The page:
American Taylor beats Iran’s Yazdani for wrestling gold

Published August 6, 2021
Hassan Yazdanicharati of Iran in action against David Taylor of the United States. — Reuters
Hassan Yazdanicharati of Iran in action against David Taylor of the United States. — Reuters
DUKE Ragan (L) of the US and Russia’s Albert Batyrgaziev fight during their men’s featherweight boxing final at the Kokugikan Arena on Thursday.—AFP
DUKE Ragan (L) of the US and Russia’s Albert Batyrgaziev fight during their men’s featherweight boxing final at the Kokugikan Arena on Thursday.—AFP

CHIBA: David Taylor seized the most important moment of his wrestling life.

The American scored a double-leg takedown with 17 seconds remaining to beat Iran’s Hassan Yazdani 4-3 on Thursday night and claim the gold medal in the freestyle 86kg class.

“There was no way I wasn’t going to find a way,” he said. “It’s the gold medal, man. I was going to rip my arms off if I had to.”

Taylor expected a tough match from the man nicknamed ‘The Greatest’. Yazdani, the top seed, won the 74kg class at the 2016 Olympics.

“I like to win 10-0, but getting it done in the last seconds feels pretty good, too,” Taylor said.

The shocked Iranians in the stands were in tears while Yazdani was inconsolable as his coaches held him up and carried him back to the dressing room.

In the men’s freestyle bantamweight category, two-times world champion Zavur Uguev of the Russian Olympic Committee (ROC) beat India’s two-times Asian champion Ravi Kumar to win the gold.

Risako Kawai of Japan beat Belarusian Iryna Kurachkina 5-0 in the women’s freestyle lightweight final to win the gold medal — a day after her sister Yukako won the freestyle middleweight final.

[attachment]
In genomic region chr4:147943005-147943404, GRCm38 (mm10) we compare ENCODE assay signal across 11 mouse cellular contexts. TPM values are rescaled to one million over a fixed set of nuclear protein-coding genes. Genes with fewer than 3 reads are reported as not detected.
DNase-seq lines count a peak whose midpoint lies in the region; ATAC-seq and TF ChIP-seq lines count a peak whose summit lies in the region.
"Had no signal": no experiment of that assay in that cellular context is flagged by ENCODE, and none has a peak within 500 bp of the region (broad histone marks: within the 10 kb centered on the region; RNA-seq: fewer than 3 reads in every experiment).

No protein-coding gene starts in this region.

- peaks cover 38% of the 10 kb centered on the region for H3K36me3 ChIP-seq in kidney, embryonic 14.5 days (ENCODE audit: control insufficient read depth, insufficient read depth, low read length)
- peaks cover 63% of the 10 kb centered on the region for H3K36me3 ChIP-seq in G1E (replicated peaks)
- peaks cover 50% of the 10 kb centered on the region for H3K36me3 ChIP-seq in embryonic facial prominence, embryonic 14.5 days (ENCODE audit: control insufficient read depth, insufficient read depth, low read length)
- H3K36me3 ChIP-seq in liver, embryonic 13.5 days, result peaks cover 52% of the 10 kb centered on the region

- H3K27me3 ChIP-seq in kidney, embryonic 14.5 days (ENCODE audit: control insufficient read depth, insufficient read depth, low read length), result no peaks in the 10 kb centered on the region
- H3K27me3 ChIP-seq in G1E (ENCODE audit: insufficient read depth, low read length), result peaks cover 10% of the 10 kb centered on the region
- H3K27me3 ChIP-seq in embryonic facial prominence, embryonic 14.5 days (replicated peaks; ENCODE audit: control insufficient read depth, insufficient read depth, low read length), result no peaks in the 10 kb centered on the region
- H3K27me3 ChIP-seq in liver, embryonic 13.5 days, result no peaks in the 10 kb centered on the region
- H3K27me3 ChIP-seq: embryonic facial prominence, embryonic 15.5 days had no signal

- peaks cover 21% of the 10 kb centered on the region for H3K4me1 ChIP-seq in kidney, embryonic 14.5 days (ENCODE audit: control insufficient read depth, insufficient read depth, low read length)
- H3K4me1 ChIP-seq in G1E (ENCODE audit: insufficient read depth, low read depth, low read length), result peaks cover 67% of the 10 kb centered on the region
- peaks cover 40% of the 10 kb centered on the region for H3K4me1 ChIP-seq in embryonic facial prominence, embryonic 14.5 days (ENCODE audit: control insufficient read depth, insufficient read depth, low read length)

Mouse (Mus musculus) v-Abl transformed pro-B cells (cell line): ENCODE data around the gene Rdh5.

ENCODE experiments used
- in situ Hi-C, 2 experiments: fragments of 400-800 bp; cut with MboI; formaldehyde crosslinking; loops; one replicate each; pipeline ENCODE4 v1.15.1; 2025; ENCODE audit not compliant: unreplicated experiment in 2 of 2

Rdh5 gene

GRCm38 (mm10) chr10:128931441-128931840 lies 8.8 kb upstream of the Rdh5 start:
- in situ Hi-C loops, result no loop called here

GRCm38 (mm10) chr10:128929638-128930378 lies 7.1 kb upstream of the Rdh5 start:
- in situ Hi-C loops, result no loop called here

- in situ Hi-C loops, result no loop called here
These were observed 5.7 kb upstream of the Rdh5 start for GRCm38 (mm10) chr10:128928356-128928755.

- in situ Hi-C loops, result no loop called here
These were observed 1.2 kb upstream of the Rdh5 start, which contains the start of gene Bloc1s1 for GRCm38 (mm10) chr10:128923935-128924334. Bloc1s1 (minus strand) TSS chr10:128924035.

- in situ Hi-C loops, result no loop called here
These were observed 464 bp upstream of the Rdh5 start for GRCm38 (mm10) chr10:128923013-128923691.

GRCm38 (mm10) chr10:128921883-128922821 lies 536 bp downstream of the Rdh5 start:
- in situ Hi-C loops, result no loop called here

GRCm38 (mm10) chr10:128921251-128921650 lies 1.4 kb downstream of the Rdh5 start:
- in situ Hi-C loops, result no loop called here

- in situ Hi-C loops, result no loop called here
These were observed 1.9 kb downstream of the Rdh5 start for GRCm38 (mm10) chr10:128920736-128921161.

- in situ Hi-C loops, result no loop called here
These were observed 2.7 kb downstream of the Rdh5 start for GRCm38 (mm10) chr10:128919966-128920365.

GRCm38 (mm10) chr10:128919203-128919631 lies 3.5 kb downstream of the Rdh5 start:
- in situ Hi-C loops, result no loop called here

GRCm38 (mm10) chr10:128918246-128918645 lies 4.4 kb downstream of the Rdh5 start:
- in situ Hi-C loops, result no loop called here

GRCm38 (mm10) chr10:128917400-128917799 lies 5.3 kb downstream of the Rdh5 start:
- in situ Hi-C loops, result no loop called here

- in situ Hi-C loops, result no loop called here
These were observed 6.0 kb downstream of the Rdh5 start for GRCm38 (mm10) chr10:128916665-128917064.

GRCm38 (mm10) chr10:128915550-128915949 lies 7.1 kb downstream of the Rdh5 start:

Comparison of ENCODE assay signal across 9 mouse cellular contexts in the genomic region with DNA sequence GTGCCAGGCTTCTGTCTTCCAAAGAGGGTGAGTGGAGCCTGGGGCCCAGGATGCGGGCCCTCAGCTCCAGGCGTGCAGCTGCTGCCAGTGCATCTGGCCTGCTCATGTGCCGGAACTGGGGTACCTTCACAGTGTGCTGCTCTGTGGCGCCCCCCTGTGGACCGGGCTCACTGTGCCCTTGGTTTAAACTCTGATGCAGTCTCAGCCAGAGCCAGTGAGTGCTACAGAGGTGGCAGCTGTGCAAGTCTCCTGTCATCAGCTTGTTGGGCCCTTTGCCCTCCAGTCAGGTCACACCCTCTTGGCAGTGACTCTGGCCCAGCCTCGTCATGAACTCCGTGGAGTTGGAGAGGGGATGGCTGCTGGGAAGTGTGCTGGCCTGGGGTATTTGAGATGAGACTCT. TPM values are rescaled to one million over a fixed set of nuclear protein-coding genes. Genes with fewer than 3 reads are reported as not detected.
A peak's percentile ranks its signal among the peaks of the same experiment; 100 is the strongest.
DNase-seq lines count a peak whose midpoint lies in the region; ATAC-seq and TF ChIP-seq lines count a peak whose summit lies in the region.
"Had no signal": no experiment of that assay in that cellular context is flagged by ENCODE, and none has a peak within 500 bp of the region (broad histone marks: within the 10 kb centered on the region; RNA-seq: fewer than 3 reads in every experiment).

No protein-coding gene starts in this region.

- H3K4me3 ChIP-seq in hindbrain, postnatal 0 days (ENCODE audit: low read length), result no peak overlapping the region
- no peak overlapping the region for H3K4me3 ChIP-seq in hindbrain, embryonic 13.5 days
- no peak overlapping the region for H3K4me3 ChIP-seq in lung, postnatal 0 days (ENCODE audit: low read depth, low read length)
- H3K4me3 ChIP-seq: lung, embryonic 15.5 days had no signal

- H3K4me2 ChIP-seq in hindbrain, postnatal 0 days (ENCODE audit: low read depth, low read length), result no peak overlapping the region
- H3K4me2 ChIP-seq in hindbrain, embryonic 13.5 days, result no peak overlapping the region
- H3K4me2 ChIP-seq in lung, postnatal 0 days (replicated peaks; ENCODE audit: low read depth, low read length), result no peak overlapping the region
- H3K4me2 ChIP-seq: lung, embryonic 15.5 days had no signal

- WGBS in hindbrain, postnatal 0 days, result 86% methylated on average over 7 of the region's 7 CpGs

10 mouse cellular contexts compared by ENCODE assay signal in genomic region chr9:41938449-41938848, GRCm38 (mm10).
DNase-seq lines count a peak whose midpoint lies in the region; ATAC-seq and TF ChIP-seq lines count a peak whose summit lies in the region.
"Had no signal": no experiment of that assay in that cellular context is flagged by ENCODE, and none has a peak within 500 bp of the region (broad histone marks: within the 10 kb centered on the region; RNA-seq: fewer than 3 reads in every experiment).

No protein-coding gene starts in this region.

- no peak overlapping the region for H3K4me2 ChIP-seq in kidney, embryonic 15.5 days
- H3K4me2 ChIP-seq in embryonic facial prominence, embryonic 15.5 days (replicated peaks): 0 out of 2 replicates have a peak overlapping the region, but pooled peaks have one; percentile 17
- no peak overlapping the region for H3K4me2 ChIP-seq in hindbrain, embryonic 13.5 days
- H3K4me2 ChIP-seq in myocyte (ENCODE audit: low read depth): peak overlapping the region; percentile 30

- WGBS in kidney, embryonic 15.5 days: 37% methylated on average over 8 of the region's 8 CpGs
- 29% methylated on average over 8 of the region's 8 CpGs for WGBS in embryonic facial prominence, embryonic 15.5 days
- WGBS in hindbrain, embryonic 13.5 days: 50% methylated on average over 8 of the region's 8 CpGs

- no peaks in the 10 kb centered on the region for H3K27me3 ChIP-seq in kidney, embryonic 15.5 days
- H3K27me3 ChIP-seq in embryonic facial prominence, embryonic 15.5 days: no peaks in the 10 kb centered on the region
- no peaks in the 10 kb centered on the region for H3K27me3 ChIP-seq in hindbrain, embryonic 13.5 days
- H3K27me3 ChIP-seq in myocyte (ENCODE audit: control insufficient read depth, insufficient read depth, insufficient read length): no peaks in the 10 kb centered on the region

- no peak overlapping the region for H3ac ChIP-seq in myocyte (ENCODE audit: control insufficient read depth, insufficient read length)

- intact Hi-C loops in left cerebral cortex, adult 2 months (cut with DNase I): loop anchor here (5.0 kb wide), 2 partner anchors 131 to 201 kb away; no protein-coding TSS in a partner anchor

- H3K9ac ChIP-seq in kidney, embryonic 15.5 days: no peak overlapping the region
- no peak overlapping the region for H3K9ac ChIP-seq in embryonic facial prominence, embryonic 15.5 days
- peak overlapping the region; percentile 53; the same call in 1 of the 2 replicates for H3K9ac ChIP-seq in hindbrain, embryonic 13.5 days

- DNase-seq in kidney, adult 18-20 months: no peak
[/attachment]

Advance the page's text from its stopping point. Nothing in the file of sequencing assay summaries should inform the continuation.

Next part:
They became the second pair of Japanese siblings to win gold medals in Tokyo after Uta Abe and her brother Hifumi in the judo.

BATYRGAZIEV, RAGAN MAKE HISTORY FOR PRO BOXERS

Albert Batyrgaziev became the first professional boxer to win an Olympic gold medal when the 23-year-old Russian conquered the featherweight division by beating Duke Ragan, a fellow pro.

And though Batyrgaziev knows he made history and both of these fighters greatly boosted their pro careers with Olympic success, he thinks the distinction between professional and Olympic boxing is weak and getting weaker.

“I think that being here for any athlete means that it’s a professional or a near-professional experience,” Batyrgaziev said through an interpreter. “A professional boxer is not only someone who does it full-time [for money]. It also means that here at these Games, any athlete can consider himself or herself a professional.”

Published in Dawn, August 6th, 2021

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